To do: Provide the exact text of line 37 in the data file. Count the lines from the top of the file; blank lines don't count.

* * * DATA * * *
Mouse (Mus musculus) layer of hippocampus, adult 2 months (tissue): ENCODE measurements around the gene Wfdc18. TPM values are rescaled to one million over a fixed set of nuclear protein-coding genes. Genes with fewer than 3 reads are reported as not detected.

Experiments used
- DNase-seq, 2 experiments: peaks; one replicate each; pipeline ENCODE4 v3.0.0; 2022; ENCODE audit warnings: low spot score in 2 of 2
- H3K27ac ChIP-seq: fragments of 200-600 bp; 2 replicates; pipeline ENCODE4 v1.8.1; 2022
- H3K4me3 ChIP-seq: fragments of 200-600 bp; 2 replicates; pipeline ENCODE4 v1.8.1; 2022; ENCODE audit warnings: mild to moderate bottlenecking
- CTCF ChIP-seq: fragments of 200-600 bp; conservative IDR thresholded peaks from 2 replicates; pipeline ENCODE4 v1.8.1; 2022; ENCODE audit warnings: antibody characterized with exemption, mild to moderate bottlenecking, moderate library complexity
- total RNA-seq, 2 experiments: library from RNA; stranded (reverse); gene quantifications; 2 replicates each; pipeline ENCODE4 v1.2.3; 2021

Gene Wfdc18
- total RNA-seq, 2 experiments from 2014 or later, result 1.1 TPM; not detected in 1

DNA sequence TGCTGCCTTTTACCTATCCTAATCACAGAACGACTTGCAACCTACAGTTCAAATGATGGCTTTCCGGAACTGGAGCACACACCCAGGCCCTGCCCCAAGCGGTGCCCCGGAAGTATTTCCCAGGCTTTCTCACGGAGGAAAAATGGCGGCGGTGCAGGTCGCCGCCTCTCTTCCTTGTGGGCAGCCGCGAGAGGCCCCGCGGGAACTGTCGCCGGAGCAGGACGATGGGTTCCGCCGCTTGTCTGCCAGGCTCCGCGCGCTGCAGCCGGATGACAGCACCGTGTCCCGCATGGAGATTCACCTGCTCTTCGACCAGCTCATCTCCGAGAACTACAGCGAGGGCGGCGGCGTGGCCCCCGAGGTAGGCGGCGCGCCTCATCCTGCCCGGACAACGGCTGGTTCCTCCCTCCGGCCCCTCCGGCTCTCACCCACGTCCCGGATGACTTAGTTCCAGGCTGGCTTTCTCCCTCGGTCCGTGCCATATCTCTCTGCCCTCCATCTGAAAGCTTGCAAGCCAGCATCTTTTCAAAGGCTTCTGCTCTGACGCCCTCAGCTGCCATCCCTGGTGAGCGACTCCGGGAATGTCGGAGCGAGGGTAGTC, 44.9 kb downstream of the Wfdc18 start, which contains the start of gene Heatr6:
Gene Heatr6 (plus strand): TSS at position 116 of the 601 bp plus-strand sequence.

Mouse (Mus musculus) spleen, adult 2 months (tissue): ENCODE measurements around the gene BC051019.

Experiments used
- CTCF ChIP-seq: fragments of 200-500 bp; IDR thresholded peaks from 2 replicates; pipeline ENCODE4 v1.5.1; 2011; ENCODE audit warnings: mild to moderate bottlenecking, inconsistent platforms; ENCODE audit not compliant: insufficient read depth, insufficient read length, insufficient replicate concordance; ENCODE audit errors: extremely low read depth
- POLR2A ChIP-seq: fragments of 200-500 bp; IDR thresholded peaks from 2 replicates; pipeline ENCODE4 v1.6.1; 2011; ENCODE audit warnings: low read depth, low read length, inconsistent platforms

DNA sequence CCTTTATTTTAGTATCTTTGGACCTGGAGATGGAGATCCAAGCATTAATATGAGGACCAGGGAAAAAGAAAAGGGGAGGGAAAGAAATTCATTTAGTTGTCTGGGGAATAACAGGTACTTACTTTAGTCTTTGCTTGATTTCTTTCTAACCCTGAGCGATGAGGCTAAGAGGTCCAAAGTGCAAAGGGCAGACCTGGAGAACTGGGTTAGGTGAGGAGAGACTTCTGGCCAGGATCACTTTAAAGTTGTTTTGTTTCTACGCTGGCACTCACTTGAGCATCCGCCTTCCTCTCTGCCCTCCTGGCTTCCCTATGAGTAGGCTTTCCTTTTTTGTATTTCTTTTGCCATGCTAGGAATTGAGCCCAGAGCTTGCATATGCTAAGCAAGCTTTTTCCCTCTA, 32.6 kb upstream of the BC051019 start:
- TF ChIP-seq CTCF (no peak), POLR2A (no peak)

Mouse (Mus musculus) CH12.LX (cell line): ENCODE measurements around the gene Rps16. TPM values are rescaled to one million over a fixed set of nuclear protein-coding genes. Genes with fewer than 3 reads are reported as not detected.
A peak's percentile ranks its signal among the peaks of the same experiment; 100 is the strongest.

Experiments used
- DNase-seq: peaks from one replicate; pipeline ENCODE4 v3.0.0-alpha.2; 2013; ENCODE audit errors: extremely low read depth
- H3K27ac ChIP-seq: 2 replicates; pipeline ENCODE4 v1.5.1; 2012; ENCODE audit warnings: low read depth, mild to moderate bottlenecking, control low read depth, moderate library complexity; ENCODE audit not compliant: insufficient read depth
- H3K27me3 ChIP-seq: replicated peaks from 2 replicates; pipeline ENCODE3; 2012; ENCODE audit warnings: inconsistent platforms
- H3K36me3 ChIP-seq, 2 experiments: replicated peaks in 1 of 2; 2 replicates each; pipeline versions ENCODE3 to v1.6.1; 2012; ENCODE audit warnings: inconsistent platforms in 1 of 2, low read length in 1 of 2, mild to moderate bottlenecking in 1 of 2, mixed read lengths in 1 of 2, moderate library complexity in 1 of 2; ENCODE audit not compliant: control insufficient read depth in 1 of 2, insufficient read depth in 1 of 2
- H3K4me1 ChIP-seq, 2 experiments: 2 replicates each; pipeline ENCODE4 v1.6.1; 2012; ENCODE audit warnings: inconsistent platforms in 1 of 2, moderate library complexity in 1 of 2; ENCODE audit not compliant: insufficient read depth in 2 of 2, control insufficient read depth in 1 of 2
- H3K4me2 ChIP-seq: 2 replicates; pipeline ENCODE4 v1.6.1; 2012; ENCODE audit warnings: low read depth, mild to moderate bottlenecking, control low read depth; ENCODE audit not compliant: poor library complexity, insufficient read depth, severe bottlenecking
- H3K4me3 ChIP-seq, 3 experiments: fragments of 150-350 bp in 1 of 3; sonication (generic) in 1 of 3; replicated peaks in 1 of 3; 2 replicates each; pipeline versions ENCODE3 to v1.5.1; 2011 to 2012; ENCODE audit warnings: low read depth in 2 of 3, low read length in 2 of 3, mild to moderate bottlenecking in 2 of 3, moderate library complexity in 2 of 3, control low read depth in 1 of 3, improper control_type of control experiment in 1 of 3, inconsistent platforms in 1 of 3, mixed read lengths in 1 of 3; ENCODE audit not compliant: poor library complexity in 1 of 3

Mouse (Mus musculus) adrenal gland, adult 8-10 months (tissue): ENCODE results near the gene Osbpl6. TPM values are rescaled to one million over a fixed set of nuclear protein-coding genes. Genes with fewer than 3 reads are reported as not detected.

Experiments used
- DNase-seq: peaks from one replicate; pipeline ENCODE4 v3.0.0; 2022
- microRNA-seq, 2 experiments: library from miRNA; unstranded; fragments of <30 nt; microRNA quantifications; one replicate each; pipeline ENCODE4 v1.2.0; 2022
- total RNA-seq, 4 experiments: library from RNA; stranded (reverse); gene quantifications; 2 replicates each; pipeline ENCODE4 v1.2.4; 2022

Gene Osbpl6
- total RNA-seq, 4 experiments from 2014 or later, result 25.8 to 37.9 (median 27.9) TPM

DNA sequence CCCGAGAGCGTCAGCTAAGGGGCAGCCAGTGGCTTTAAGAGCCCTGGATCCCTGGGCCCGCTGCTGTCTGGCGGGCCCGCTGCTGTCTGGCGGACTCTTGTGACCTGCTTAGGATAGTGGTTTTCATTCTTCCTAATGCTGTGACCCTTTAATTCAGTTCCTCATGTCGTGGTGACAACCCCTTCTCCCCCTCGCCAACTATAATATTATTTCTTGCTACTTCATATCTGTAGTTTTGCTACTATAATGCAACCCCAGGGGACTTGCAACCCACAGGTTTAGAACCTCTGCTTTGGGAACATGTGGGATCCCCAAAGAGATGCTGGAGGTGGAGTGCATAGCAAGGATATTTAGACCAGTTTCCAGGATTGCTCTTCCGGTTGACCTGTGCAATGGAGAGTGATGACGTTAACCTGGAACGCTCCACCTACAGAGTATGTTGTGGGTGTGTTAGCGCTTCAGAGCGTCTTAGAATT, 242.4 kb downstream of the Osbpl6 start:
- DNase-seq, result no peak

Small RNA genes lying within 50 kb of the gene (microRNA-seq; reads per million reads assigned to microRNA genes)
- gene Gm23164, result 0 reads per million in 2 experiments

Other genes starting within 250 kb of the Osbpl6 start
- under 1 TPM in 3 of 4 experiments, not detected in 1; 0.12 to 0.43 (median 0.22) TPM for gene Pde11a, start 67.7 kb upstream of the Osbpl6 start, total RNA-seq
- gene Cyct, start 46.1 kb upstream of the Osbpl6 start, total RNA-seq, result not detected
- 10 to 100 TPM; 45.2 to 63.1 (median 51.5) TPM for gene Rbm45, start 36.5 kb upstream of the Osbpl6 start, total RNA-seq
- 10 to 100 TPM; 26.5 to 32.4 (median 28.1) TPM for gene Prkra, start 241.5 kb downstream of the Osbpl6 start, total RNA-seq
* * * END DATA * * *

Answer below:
Small RNA genes lying within 50 kb of the gene (microRNA-seq; reads per million reads assigned to microRNA genes)